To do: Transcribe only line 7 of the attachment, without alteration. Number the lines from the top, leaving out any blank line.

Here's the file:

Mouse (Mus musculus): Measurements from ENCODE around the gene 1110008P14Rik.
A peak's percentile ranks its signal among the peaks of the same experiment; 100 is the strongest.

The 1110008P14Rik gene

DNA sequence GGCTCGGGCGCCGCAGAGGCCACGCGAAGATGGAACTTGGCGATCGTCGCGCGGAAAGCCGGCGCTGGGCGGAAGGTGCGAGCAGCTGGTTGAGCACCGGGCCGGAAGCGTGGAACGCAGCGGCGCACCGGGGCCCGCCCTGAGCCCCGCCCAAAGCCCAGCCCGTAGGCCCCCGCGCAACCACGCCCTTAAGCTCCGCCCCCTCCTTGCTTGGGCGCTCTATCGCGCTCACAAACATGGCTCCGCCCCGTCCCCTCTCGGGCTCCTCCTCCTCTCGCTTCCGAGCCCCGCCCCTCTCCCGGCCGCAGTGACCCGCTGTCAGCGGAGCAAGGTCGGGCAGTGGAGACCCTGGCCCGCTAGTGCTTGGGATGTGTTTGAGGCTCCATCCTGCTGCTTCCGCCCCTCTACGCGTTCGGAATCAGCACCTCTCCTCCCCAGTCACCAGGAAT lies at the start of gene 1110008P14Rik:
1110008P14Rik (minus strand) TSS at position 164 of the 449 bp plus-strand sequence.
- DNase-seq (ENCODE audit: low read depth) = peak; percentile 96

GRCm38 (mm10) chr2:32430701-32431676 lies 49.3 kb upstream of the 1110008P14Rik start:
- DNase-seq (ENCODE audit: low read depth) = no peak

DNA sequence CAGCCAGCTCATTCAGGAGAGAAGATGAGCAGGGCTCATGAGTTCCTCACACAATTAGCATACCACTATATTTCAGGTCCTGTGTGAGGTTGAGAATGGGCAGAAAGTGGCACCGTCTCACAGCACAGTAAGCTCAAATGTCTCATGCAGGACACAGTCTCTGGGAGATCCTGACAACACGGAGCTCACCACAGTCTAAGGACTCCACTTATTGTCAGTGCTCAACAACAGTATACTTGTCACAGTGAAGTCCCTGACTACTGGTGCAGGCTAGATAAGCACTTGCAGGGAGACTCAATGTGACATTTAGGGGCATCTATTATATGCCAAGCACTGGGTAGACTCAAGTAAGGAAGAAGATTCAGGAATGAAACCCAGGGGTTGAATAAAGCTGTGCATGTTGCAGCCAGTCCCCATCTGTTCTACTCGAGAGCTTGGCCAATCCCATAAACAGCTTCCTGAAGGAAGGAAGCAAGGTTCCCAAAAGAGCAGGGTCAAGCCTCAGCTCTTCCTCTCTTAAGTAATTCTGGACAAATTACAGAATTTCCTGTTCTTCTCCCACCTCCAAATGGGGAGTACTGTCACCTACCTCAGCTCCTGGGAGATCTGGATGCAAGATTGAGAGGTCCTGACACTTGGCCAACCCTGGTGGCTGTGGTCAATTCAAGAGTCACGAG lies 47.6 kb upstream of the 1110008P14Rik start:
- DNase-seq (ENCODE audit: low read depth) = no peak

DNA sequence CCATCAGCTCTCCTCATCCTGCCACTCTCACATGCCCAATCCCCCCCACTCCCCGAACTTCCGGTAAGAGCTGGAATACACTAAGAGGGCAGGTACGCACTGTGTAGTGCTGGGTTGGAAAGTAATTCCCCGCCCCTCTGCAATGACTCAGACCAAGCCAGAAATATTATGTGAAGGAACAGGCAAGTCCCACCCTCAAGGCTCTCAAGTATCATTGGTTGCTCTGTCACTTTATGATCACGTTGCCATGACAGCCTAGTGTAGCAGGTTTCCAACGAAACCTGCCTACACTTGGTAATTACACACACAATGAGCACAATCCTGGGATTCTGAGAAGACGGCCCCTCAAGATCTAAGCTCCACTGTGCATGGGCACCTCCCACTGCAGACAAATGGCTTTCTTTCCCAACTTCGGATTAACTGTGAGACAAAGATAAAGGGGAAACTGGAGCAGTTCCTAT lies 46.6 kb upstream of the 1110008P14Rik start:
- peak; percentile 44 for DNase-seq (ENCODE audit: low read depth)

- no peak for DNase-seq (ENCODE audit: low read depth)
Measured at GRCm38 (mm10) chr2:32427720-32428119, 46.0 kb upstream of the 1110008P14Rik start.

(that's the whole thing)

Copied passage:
GRCm38 (mm10) chr2:32430701-32431676 lies 49.3 kb upstream of the 1110008P14Rik start: